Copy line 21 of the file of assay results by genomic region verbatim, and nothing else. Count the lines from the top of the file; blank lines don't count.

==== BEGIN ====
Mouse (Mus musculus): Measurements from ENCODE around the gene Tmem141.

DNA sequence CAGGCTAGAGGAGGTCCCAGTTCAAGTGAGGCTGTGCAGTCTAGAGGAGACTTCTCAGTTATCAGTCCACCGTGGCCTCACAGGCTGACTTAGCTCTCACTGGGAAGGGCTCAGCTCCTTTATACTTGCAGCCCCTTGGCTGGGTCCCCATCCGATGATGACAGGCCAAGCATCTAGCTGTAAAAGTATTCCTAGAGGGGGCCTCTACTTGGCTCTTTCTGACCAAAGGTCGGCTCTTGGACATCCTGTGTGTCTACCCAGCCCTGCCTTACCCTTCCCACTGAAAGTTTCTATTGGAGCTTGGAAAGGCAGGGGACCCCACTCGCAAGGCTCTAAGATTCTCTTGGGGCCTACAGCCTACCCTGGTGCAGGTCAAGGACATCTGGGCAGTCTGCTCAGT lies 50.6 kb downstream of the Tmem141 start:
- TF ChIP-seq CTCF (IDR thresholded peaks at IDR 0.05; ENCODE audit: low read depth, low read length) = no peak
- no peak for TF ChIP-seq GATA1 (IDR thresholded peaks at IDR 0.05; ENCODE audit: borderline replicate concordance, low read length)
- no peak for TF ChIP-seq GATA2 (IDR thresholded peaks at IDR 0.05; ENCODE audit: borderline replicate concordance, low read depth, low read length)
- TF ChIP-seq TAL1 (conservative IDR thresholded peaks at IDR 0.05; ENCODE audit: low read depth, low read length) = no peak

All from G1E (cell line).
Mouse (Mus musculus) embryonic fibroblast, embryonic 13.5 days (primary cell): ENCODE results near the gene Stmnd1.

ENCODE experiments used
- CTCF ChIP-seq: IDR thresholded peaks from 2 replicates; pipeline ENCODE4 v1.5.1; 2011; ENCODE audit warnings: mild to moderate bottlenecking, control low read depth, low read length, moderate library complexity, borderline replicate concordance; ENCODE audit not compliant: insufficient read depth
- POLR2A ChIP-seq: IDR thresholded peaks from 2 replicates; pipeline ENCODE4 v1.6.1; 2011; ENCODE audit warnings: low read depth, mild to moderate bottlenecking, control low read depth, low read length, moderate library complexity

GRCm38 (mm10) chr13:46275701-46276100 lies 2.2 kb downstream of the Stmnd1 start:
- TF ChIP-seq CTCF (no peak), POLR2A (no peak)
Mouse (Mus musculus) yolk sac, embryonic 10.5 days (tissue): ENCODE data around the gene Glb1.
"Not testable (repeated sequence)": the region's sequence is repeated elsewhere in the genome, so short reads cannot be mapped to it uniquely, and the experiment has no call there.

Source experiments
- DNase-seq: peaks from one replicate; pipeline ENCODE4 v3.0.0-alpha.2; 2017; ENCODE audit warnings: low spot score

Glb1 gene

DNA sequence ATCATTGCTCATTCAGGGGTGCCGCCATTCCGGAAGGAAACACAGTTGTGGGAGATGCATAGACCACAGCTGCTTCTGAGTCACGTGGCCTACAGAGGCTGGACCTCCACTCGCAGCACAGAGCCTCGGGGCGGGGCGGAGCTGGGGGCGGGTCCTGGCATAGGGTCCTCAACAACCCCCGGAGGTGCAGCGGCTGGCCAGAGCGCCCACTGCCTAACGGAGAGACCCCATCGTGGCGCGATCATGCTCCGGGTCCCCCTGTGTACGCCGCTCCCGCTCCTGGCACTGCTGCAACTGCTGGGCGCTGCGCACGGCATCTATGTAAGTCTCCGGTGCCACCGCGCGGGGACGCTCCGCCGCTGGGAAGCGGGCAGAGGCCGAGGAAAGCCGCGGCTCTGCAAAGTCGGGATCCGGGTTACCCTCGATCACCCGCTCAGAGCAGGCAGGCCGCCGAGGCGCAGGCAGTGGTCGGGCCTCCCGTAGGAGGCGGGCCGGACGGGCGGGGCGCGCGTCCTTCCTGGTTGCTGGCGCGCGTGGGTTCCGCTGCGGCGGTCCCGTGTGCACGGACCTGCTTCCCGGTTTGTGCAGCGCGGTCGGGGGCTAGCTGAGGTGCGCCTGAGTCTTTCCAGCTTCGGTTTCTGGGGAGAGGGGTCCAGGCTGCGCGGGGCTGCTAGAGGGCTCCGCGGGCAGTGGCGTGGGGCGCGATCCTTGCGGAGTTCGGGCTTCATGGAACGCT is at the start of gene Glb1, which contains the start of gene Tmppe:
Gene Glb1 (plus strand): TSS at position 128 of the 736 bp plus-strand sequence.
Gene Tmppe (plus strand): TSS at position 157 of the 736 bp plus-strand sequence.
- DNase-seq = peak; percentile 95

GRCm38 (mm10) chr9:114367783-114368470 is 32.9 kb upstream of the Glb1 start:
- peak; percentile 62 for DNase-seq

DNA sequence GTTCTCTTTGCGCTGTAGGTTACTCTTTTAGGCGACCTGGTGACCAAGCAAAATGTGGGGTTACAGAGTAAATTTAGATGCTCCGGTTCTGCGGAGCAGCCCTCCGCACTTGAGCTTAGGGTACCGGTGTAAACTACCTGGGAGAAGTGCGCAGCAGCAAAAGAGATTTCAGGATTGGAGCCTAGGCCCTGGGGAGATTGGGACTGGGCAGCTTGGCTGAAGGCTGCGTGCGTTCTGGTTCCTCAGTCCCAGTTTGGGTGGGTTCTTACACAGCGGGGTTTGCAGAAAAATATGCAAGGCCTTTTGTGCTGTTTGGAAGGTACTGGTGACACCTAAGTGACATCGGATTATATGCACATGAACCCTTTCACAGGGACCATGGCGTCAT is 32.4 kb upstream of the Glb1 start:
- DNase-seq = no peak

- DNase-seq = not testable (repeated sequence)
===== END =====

Gene Tmppe (plus strand): TSS at position 157 of the 736 bp plus-strand sequence.